Sheer luck really. The film was sent to him and he liked what he saw and was up for being a part of it. I was over the moon!
What has been the experience like working with such a renowned actor?
It was incredible and so surreal. I couldn’t believe it was happening. Lloyd was so chilled out, charming and of course incredibly professional and brilliant at what he does. We did the recording over the phone, calling in from Brooklyn to an LA based recording studio. Unfortunately we didn’t get to meet in person but it felt like I was right there. I gave some direction but he took the personality of the narrator to another level. Couldn’t be happier about it!
What was the most challenging part of bringing Planet Tobler to life?
Getting it done. Everything was done in-between working hours, late nights and weekends. Because of this it took 5 years to complete. Within this time my opinions, taste and skill-sets changed and evolved. I ended up doubting if the film was even worth finishing. I reanimated the first half of the film because it wasn’t up to par with the second half. I learned that I shouldn’t have worked on my own for that long with the film.
Thankfully Gavin Little who runs Echolab, a music and sound design company came on board Planet Tobler. He co-produced the short film with me, created the sound design and had Steve Lynch compose original music for it. If it wasn’t for him I don’t think I would have had the motivation to get it finished.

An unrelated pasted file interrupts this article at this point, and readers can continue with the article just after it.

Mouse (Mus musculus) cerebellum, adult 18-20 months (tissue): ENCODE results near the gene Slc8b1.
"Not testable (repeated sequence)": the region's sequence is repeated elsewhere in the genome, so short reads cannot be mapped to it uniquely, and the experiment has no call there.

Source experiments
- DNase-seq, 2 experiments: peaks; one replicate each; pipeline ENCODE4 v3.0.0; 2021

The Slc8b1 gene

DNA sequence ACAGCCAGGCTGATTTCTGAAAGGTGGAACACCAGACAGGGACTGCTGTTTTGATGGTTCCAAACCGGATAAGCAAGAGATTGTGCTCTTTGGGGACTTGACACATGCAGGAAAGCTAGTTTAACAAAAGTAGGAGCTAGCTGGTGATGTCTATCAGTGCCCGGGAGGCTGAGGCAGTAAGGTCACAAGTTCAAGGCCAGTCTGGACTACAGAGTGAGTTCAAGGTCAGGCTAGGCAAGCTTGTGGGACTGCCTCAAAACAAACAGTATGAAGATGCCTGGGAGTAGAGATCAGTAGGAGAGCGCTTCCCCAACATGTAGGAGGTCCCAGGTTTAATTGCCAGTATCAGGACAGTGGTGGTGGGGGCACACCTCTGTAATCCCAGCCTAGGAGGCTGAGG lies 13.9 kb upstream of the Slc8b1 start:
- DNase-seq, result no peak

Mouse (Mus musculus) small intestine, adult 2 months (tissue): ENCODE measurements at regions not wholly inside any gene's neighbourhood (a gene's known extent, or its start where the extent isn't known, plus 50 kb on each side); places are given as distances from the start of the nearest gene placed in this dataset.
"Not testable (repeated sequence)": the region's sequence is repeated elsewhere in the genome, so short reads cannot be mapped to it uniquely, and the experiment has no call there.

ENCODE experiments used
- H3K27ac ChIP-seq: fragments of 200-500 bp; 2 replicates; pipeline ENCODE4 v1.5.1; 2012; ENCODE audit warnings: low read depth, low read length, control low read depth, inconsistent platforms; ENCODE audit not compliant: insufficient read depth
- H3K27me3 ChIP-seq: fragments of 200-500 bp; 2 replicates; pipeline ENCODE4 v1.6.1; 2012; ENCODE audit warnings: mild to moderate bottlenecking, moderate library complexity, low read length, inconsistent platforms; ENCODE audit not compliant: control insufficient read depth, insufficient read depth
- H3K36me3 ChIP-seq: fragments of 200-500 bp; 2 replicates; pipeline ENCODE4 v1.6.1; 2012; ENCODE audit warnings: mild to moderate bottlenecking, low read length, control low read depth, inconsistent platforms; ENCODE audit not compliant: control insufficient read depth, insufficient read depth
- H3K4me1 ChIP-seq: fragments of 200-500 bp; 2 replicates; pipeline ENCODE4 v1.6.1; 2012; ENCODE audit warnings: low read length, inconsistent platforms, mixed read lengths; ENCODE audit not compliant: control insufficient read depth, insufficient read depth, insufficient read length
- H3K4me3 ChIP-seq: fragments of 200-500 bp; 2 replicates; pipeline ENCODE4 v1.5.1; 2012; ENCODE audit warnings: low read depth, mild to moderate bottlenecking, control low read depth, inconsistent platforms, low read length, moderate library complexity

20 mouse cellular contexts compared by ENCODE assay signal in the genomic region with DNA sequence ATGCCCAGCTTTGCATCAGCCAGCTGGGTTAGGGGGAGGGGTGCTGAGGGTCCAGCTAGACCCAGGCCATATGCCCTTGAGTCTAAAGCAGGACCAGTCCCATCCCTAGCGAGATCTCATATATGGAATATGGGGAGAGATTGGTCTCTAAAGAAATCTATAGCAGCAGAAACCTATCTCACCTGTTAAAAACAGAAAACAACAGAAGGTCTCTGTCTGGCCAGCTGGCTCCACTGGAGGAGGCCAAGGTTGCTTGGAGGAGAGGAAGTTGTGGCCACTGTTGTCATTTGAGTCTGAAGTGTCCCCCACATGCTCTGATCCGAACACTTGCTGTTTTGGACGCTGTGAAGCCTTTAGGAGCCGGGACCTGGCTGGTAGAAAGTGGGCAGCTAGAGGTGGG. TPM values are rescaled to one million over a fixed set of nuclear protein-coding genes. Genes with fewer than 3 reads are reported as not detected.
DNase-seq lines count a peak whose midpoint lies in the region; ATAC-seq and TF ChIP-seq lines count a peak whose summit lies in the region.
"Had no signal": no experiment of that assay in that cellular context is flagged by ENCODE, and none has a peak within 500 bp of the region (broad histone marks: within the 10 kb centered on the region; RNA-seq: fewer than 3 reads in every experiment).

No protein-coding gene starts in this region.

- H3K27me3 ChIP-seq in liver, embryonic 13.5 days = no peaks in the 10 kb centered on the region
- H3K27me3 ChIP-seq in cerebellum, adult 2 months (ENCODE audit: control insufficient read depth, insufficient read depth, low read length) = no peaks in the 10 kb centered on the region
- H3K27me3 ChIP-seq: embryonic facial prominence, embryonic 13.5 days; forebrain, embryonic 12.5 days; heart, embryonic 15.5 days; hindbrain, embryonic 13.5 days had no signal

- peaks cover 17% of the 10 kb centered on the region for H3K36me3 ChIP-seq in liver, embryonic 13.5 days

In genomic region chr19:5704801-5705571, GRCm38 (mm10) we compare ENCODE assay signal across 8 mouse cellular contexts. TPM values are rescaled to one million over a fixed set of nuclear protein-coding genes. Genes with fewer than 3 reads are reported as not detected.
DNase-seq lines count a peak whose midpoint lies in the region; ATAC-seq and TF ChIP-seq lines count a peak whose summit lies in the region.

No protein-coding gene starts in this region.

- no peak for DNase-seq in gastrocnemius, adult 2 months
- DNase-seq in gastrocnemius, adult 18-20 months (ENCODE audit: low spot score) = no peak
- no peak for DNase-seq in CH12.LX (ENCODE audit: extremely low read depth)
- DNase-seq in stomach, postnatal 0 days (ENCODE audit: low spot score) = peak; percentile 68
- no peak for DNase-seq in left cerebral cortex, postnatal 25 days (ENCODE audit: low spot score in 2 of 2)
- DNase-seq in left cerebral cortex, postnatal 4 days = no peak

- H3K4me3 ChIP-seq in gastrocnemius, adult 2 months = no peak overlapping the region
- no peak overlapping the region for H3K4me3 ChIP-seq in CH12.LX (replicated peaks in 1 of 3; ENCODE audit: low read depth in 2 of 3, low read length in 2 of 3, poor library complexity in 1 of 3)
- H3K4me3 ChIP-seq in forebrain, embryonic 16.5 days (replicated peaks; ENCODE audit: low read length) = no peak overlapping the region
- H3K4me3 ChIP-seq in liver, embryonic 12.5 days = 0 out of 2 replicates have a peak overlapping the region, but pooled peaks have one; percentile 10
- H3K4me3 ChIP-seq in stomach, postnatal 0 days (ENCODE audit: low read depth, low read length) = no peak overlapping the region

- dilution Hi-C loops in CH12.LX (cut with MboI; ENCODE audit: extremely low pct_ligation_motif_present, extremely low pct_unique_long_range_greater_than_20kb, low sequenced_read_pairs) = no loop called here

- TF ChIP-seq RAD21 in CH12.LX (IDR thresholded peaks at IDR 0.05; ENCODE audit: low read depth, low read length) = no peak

Have you always been interested in filmmaking?
Not always but within the last 11 years for sure. I’ve always been interested in drawing, art and stories. Once I found out that I could tell stories through moving illustrated images I couldn’t believe it, it’s a huge natural high for me, a very satisfying release.
How much has your approach and style to your work changed since you started?
It’s changed a lot. I’m repeating myself here but since my taste and skill-sets evolved over time, I now draw and animate differently. Planet Tobler is a lot more painterly looking compared to my other works which are more refined and simplistic. I’m still very happy with it’s look and it’s been refreshing to mix it up.
Do you think filmmakers should take more risks with the work they create?
If you’re not a risk taker that’s fine with me, if you are, that’s awesome too. I think filmmakers should make films for the love of. Focus on what you want to share, be it a story or a memory make sure you are interested in, because you’re gonna be working on it for a long time. Focus on wanting to make money and followers after prioritising that.
What has been the best piece of advice you've been given?
keep working on it and it will get finished.
Now you can be reflective, do you have any advice you would offer a fellow filmmaker?
Make a schedule and keep on it.
Work with people you respect and trust.
Stay decisive. Once you’ve talked your idea through with a bunch of people and you’ve landed on something you really like, then stay strong and see it through. I find when there’s too many cooks in the kitchen things can get messy, over thought and lost.
And finally, what do you hope people will take away from this film?
Fun, creative freedom, and a sense of love for nature and animation.